Michael Davis graduated from Shepherd University with a BFA in painting. Here the modernist approach to teaching and stylistic differences at once provided challenges and motivation to explore the more classical aesthetics that he believed in. While attending Shepherd Michael studied independently with Ben Summerford the former Art Chair at American University. Ben’s guidance and enthusiasm proved to be a lasting inspiration. After graduation, Michael continued his studies at The Schuler School of Fine Art in Baltimore, MD. At Schuler’s he finally felt at home with his desires and ambitions to continue with the traditions of classical realism. Out of school he now has a studio in his house where he paints and draws daily. Students can be found here as well studying and learning the same fundamentals and traditions that enlightened Michael’s life and art.

Singer - Michael Timothy Davis (with permission)

Singer – Michael Timothy Davis (with permission)

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Venue:  The Village Shop

Artist:  Earl Mills, Photographer

Artist Statement:

“Photography has been an interest, hobby, and now a profession over the last 35 years. During that time, I attended a number of college and technical courses and have used many types of photographice quipment. Until a few of years ago, my profession utilized computer graphics in software design and photography was just a natural projection of that experience for me.  One notable employer was National Geographic where I studied the techniques and styles of various photographers.  Their historic photographic archives are an inspiration for what I photograph today.

I have created and perfected my own unique blend of photography and art.  Using this technique I capture and then interpret timeless images of our American heritage.  My work reflects the struggles and triumphs that America has weathered, from the commonplace to the legendary.  I reside in a renowned region for Civil War history, and have photographed many of these legendary sites.  This “Hallowed Ground” includes numerous battlefields, historic buildings, monuments, famous churches as well as presidential homes to rustic log cabins.  Rivers, mountains, and meandering byways provide a peaceful backdrop for these historical treasures as well.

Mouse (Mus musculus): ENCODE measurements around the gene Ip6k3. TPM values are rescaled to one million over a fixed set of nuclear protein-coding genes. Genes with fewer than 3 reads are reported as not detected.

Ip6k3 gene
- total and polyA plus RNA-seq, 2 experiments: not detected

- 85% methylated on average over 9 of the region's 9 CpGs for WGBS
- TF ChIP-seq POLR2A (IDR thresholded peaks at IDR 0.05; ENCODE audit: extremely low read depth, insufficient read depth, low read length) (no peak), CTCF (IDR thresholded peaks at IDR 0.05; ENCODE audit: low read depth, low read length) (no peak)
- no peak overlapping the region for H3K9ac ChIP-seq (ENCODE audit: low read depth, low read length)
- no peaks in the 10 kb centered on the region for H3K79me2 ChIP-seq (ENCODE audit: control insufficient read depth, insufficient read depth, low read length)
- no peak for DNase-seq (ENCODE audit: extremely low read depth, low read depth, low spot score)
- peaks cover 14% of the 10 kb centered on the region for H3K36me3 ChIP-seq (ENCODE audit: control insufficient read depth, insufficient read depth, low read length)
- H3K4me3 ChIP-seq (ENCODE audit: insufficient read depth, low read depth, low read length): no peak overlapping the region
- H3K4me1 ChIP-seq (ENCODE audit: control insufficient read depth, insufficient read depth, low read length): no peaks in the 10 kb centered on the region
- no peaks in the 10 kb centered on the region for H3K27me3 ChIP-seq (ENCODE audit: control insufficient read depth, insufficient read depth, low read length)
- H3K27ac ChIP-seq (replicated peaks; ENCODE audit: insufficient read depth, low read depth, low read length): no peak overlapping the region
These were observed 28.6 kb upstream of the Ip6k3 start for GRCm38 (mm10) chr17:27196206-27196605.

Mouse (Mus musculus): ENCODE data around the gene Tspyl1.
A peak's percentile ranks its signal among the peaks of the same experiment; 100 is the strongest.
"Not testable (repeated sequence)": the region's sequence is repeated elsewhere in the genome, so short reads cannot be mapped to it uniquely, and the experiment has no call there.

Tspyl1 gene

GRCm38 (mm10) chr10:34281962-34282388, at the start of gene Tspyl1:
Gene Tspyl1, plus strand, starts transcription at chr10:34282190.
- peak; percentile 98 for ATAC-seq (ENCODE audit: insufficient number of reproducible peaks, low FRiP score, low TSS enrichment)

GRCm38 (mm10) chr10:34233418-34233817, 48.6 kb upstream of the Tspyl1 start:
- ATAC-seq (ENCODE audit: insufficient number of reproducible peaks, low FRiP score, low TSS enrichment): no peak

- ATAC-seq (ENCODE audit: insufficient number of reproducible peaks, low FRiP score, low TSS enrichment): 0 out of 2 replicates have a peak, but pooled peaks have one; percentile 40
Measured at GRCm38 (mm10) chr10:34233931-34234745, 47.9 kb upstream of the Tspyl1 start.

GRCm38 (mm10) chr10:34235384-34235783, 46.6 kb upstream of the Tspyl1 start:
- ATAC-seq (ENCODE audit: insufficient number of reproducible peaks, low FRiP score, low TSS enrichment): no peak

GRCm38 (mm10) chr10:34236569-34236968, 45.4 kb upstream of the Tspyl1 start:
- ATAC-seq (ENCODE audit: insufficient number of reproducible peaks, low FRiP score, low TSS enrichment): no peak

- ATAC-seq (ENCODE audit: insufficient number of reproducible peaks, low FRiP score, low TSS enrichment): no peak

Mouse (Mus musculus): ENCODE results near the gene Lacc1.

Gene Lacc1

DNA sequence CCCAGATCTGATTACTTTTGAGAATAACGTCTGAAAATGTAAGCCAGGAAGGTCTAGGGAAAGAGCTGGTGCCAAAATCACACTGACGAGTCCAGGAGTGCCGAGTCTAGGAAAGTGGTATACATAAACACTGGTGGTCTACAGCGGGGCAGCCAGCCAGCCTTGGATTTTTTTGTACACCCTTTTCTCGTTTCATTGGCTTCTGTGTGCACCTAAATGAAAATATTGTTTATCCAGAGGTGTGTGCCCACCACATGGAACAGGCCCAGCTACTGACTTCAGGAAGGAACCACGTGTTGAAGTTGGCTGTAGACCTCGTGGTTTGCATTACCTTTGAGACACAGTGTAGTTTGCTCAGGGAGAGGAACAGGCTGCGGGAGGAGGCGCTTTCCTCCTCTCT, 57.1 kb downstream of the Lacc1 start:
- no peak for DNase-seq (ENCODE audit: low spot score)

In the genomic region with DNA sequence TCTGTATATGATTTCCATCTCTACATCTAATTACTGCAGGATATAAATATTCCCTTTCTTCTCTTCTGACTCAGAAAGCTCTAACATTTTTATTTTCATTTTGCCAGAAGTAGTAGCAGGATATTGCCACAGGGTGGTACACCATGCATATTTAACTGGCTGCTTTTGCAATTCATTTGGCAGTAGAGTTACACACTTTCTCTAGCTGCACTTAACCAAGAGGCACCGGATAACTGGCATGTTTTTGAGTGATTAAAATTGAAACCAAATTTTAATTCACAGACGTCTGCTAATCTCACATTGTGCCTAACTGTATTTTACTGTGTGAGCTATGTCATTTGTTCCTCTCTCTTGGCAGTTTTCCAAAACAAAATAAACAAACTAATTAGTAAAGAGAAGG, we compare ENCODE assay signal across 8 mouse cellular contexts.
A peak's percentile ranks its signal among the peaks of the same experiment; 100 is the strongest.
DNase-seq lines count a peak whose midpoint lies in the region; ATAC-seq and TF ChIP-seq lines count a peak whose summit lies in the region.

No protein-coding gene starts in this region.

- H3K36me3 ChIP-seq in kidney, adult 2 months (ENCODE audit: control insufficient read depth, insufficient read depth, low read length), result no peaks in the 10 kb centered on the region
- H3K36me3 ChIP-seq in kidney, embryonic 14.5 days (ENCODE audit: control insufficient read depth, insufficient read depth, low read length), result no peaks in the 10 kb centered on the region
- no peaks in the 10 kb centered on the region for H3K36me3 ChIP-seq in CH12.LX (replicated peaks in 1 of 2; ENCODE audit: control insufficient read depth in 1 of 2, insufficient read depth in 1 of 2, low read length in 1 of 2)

Currently all photographs are taken using professional Canon cameras and lenses. The photographs are then transformed using a digital darkroom technique until they take on the desired artistic appearance. There are no preset conditions; every photograph takes on its own unique style.  I strive to make the end result one that is an interpretation of the history that I see.”


Earl Mills (with permission)

Earl Mills (with permission)


Venue:  Appalachian Trail Conservancy

Artist:  Ron Roman, Photographer


Ron Roman is a 1987 A.T. thru-hiker. His photos focus on the light, vapor, color, and movement of the A.T. His work has been published in numerous publications such as National Geographic Adventure, Outside, Backpacker, Delta Sky, and the Discovery Channel Guidebook Series. In 2010, Roman captured the iconic photo, “Appalachian Trail Mist”, on the A.T.’s Tennessee and North Carolina border, which was later featured on the cover of the 2012 book, The Appalachian Trail: Celebrating America’s Hiking Trail. Visitors will have opportunity to meet this artist, view his work, and purchase this renowned photo, with ten percent of the gross sales donated back to the ATC.

Ron Roman photo

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Venue:  National Park Bookshop

Artist:  Mary Almond, Photographer and Digital Artist


The National Park Bookshop’s artist will be Mary Almond from Barboursville, WV. She is a photographer and digital artist inspired by the magnificent scenery of West Virginia. She is a “Best of West Virginia” juried member of Tamarack. Mary photographs in West Virginia and nearby states as well as in National Parks and Seashores. For the Spring Art Walk she will be exhibiting photos of Harpers Ferry and our “other” WV national park, New River Gorge. Her work can be found on her website http://www.themerrycat.com.

Backyards by Mary Almond (with permission)

Backyards by Mary Almond (with permission)

Venue:  Harpers Ferry Wine & Gourmet

Artist:  Autumn Yves Beckett

Artist Statement:  “Fun! Fun! Fun!”

Marmalade in the Forest by Autumn Yves Beckett (with permission)

Marmalade in the Forest by Autumn Yves Beckett (with permission)





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Venue:  Tenfold Fair Trade Collection

Artists:  Vanessa Gerstenberger and Hannah Jean Ehlman (Sunday only) of Hannah Jean Metalworks

Vanessa’s Artist Statement: